The following is a book review of Katherine L. Jansen’s renown scholarly contribution to medieval studies that focuses on how so many legends developed during the Medieval period about Mary Magdalen to the point that she became second only to Mary (the mother of Jesus) in veneration. She doesn’t just tell us how these stories developed, but what they say about medieval notions of godliness/sanctity/piety. She shows how the supply and demand principle can also be applied to preaching during the medieval period (and probably to preaching in every age). That is, she shows how Mary Magdalen was shaped into all sorts of colorful legendary images to fit the needs of the day as perceived by the preachers of the day. The friars couldn’t help but let their imaginations run wild with the Magdalen stories in order to use her as the “model” alternative to whatever they perceived as the corruption of society. The legends developed because they were practical for preaching.
Katherine Ludwig Jansen, The Making of the Magdalen: Preaching and Popular Devotion in Later Middle Ages. Princeton, New Jersey: Princeton University Press, 2000.
Jansen’s Aims and Concerns
Jansen’s overall concern is to give a complete picture of the cult of the Magdalen in medieval times, its symbolic meaning, and how it reflects changing views of sanctity at that time (14). She interprets the process of gender reversal as an aid for the mendicants in opposing “the [masculine] institutional church” of Peter (15). Emphasis on the invention of a Magdalen that went beyond historical accuracy is intended to underscore how the image of the Magdalen reflects medieval philosophical and social exigencies about women—the dignity of women, whether they are permitted to preach and have authority, the problem of prostitution, etc. (15). The author is concerned to show just how the Magdalen of legend became so many different things to medieval laity—the penitential symbol, the exemplar of the active and contemplative life, the symbol of hope for all sinners, the apostle of the apostles, etc. Finally, she is concerned to expose the audience response to the preaching of the Magdalen (16).
The author believes that preachers were prone to bend the truth about Mary Magdalen and invent all sorts of fanciful things about her in order to have better fuel for their fiery preaching. For example, she says wittingly: “The subject of the Magdalen’s vanities itself became a vanity, as it were, inasmuch as besotted medieval writers spent endless hours lingering on detailed descriptions of them” (156). She also believes that men used the symbolism of the Magdalen to reinforce medieval gender ideology. For example, she says: “Vanity, lust, prostitution: how did these things pertain to the sketchy facts of Mary Magdalen’s life as recorded in the gospels? In a word: they did not. … Preachers made them conform to the rather vague biographical facts of her life in order to address exigent questions about the nature of Woman, women’s place in society, the need for female protection, and the problem of prostitution” (146).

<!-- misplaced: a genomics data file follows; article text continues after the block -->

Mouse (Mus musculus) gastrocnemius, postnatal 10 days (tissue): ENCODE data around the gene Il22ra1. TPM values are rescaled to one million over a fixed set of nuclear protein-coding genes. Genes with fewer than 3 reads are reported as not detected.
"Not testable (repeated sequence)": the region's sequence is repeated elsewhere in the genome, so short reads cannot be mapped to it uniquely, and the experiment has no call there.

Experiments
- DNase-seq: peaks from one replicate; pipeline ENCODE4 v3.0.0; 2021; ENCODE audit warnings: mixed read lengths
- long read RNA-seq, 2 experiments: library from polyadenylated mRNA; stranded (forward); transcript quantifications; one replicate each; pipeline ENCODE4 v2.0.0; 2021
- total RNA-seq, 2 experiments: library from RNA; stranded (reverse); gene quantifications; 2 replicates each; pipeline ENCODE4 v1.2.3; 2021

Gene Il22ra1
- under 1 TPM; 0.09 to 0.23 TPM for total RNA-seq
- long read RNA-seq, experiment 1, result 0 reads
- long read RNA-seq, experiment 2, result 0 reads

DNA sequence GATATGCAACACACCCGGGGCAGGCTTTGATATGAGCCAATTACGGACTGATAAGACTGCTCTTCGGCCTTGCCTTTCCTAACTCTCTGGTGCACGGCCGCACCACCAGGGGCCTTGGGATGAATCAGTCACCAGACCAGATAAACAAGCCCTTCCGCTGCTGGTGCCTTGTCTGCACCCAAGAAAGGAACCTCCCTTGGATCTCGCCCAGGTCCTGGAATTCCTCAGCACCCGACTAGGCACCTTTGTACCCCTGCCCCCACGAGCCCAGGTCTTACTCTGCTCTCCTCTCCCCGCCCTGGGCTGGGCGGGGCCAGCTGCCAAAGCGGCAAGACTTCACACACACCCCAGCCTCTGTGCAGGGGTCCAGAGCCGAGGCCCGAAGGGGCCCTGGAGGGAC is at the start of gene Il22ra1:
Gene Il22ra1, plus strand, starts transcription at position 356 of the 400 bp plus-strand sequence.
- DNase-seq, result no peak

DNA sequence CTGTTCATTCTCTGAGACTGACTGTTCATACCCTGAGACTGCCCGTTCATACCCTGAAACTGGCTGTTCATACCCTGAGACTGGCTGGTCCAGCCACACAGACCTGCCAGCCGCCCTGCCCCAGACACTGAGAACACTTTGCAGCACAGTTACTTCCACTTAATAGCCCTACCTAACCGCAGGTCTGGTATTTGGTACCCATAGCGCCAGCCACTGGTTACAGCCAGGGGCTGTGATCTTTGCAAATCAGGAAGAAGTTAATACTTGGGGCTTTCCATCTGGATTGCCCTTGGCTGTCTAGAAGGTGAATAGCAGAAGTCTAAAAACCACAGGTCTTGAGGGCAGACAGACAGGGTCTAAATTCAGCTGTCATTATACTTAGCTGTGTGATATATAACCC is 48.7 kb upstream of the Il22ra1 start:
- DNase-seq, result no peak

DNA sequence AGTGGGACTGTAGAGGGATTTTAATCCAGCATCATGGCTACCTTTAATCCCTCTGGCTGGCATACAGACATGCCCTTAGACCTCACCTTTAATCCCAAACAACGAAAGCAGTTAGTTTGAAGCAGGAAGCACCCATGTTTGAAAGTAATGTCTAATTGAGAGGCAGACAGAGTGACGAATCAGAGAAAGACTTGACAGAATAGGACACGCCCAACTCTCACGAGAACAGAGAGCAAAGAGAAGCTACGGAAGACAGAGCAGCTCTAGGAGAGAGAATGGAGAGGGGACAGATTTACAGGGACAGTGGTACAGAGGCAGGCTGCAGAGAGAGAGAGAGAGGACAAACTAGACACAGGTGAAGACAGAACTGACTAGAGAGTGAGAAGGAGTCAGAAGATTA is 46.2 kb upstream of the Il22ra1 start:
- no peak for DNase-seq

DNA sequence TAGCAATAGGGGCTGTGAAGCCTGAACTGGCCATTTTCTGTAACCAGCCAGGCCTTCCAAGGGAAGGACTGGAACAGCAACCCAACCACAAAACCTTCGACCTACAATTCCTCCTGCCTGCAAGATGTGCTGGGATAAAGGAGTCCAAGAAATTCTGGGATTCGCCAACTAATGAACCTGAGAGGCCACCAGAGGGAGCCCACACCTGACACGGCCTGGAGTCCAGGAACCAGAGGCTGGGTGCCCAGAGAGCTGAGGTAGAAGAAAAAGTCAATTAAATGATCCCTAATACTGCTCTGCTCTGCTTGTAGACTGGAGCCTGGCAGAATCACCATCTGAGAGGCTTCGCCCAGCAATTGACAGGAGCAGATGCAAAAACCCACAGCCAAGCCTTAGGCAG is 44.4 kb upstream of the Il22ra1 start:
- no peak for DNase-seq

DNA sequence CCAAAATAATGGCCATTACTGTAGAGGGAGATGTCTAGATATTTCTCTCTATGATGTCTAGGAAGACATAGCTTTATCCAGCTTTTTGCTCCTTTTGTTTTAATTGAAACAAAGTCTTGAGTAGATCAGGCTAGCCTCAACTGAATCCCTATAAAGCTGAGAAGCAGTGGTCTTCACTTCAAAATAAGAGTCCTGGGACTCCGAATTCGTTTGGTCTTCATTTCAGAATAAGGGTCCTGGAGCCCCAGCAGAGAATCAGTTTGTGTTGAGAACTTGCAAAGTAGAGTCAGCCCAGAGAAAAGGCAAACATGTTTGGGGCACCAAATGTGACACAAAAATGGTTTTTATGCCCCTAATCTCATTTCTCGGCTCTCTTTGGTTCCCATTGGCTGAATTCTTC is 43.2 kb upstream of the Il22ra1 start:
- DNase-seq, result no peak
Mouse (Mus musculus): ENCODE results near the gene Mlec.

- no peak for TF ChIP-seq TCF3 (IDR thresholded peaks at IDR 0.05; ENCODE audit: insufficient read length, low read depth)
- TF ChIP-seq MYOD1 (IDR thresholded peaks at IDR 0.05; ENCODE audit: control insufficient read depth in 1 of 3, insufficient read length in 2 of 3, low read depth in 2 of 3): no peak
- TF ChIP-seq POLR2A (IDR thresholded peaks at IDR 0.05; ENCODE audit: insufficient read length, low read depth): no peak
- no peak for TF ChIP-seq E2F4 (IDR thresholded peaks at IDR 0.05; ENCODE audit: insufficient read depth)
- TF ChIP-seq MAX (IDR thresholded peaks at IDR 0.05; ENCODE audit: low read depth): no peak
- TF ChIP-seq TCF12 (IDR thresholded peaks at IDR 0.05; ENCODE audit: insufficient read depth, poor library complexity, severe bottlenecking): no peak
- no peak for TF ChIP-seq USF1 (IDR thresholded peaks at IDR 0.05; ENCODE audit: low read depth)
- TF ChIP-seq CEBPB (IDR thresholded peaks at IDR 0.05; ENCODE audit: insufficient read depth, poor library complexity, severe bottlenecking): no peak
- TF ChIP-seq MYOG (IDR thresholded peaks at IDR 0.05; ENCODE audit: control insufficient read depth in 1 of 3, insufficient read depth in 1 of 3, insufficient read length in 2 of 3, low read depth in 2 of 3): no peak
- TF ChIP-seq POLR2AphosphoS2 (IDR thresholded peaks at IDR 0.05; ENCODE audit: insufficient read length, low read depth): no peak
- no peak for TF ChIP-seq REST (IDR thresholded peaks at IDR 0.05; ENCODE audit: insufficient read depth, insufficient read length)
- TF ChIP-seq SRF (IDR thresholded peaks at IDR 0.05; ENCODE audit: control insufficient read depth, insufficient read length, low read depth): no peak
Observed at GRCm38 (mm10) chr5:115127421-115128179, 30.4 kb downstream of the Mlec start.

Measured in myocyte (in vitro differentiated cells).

She also has confidence that the laity’s voice can be discerned in the preaching when one listens carefully. In fact, she believes that the preaching of the medieval period (and probably preaching in general) can easily mirror audience values and devotion. For example, after giving an excerpt from a Franciscan preacher’s sermon in which he represents the Virgin Mary as “the more powerful light” in the heavens (the sun) and Mary Magdalen as “the less powerful light” (the moon) “leading sinners lest they despair,” Jansen says the lights correspond to two paths of salvation. Then she says: “The friar’s audiences, often for very personal reasons, were eager to find the confluence of the two paths. That is, it shows how members of the preachers’ audiences interpreted the symbol of the holy sinner in the light of his or her own desires” (286).
These assumptions shape Jansen’s historical account decisively. She is constantly filling the reader in on how the assumptions of medieval preachers are based on legends that developed through imaginative embellishments as well as political events. Her careful detail in tracing the “making” of the Magdalen from the sketchy biblical figure to the hagiographic sources show that the mendicant sermons (that drew heavily from them but added even more imaginative detail) were structured by the interests of their audiences (and therefore, medieval society as a whole). The figure of the Magdalen that preachers and hagiographers were “making” was one that would fit the needs of medieval times and values. Her chronological “tracing” of this “making” is intended to underscore this point.
The Vita Mixta [the mixed life]
Through Gregory the Great’s sermons, he associated Mary Magdalen with the women “whom John calls Mary,” then interprets the Mary who sat at Jesus’ feet (while Martha became anxious with work) as mystically representing the contemplative life (34). Mary had chosen the better life. This was also furthered by the vita eremitica [life of a hermit] which “assimilates Mary Magdalen’s biography to the vita of Saint Mary of Egypt,” who fled to solitude in the Egyptian desert and lived as a hermit.